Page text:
Here’s a pitch for a new TV series, maybe on the MLB Network. Call it “Outside the Box.”
Each week, curator Tom Shieber goes into the basement artifacts room of the National Baseball Hall of Fame, opens three boxes, and explains the story not only behind what the item he’s displaying, but also how they came upon adding it to their collection.
During our recent tour of the HOF basement, where Shieber led a group of us around and seemed to have story for nearly everything down there — such as the recent blog post (and today’s column, linked here) about the Babe Ruth-Walter Johnson myster photo from 1924 — the idea came to find a way to expose as much of what’s there for all to see.
One-fourth of all the Hall’s collection is on exhibit — a very large slice when compared to most museums.
“But it’s not like we’re keeping hidden all the good stuff,” Shieber said. “We try to bring things out that have something related to a specific date or time in history, with an exhibit we have on a certain project.
“Really, it’s just a matter of space available more than it is time or staffing (to get it all presented.”
The archive room is kept at 70 degrees, with 50 percent relative humidity. The photo room, for comparison, is kept from 52-to-55 degrees with 30 percent humidity, while the glass negatives in storage are kept in a separate room at 47 degrees with 20 percent humidity.
Boxes and boxes and boxes, all alphabetical, line the rows of shelves that go up to the ceiling — a ceiling that looks like the crawl space you might have in a large building. They either have a player’s name on it with contents of his donations, or they are lettered (“B” stands for “baseball”) and numbered (“256.95″ for example, is the 256th item acquired in 1995) accordingly.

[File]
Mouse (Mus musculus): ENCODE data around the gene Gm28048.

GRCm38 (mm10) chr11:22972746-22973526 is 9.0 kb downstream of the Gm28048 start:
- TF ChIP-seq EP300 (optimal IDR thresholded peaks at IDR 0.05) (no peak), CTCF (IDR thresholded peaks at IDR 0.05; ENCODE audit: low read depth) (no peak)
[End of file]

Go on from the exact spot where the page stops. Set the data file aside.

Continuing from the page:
When a new box is added, all the boxes are eventually shifted to put it back in alphabetical order.
And don’t even try to get there without an escort. Bags are checks in the small lobby. Security cameras are everywhere.
“West of the White House, this is the most secure archive you’ll find,” Shieber said as he wheeled out a few carts with several pieces of baseball history.
Some of the things we were able not just to see, but actually handle with the white gloves:
== A bat that Babe Ruth used during the 1927 season when he hit the record 60 home runs. What’s special about the bat — there are 28 notches marked around the label. Shieber said after every home run Ruth hit with that bat, another notch was made, kind of like a cowboy notching his six-shooter handle.
== A bottle of Gray Eagle Whiskey Sour, that belonged to Tris Speaker, known as the “Gray Eagle.” There’s a tax stamp on it from 1933, so it’s post-prohibition. The bottle is sealed, but only half full because of the evaporation of the liquor.
== The bat Jeff Kent used to pass Ryne Sandberg for most home runs hit by a second baseman. Sorry, but that didn’t pique our interest much.
Among the boxes we spied while we stood and marveled at the shelves: One containing a two-fingered glove from 1928, a Johnny Evers model (from “Tinkers to Evers to Chance” fame, labeled “B.253.2001.”
A box or two away, a six-fingered glove worn by Greg Harris, the former pitcher out of Orange County who made it 15 seasons in the big leagues with the ability to throw left and right handed (linked here). Freakish.